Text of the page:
Most NFL players are no strangers to strengthening and rehabilitation but physical therapy following a serious injury and surgery can prove challenging to even the toughest professional footballer player. Months of ongoing rehab have become a part of many athletes daily routines.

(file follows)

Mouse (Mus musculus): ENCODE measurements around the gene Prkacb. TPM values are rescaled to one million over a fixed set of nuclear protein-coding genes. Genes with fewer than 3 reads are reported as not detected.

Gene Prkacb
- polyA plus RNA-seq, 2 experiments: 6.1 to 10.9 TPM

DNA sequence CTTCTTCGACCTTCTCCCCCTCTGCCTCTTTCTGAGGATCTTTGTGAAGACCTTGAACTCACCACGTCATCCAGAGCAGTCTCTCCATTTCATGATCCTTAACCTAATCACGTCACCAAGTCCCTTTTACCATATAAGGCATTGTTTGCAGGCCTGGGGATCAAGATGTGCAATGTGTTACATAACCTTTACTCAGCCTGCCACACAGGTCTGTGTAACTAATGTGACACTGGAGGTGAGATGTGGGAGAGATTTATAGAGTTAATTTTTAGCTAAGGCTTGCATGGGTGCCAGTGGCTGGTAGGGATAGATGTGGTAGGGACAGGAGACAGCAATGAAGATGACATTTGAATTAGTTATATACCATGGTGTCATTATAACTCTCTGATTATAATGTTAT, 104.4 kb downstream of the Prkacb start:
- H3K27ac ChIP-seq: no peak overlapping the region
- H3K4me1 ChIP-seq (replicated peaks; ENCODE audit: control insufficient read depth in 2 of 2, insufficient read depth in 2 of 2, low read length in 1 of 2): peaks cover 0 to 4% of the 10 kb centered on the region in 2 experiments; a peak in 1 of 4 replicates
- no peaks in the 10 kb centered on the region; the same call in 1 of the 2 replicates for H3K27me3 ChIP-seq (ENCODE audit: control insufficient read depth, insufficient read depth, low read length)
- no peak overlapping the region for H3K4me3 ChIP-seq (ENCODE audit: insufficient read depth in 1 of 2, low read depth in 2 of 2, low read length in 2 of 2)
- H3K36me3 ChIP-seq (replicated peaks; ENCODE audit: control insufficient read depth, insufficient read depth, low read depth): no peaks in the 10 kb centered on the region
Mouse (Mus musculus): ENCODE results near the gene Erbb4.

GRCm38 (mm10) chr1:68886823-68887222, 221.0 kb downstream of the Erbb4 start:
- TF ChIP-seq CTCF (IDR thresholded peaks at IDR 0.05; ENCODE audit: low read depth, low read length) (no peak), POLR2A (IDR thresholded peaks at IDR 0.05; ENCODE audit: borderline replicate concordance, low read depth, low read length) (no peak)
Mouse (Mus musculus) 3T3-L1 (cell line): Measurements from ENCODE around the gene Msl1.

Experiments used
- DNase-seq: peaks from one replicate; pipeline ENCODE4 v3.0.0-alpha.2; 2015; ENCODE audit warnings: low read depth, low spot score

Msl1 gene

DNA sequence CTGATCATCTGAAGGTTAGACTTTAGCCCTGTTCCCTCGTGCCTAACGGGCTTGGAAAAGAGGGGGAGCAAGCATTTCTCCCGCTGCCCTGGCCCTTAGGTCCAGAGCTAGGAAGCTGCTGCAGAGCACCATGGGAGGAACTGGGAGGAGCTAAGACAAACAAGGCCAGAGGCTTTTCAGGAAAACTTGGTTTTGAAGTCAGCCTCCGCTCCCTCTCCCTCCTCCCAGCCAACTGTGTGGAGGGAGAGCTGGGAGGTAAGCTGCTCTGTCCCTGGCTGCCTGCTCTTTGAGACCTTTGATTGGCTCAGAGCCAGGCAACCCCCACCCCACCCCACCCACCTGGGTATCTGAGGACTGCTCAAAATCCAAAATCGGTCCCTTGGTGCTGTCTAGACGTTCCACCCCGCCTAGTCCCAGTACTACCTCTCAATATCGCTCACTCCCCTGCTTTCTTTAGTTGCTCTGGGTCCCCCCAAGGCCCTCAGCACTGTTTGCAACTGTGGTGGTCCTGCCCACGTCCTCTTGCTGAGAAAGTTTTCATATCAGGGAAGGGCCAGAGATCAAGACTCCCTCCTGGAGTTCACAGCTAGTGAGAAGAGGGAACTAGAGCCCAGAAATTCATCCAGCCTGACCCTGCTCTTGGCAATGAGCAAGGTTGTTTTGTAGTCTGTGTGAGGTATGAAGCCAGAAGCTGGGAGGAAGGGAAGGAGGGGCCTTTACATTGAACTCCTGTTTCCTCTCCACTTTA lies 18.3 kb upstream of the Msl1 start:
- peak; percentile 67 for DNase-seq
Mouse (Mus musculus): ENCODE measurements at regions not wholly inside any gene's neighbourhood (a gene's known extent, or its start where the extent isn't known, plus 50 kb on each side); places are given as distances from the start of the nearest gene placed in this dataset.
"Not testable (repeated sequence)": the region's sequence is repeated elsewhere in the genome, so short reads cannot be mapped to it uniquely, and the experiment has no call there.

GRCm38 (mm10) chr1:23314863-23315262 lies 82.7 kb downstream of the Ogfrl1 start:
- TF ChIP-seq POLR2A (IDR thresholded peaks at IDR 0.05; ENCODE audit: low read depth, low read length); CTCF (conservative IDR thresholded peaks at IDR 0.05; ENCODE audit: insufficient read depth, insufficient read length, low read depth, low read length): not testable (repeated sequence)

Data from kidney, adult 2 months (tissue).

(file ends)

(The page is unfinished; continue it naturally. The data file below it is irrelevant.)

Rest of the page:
The way Brendon Ayanbadejo remembers the first significant injury of his football career, it came on a routine play. It was the fourth quarter of a road game at New England early last season, and Patriots running back Sammy Morris had eluded one of Ayanbadejo's teammates. When the Ravens' linebacker went to bring Morris down, Ayanbadejo's left knee bent the wrong way under the added weight of a couple of other players helping with the sideline tackle. Ayanbadejo later learned that he had torn the quadriceps completely off the knee. Given the fearless manner in which Ayanbadejo played throughout high school in Santa Cruz, Cal., college at UCLA and a pro career that included stops in the Canadian Football League and NFL Europe before he landed in the NFL with the Miami Dolphins in 2003, the odds had finally caught up with Ayanbadejo.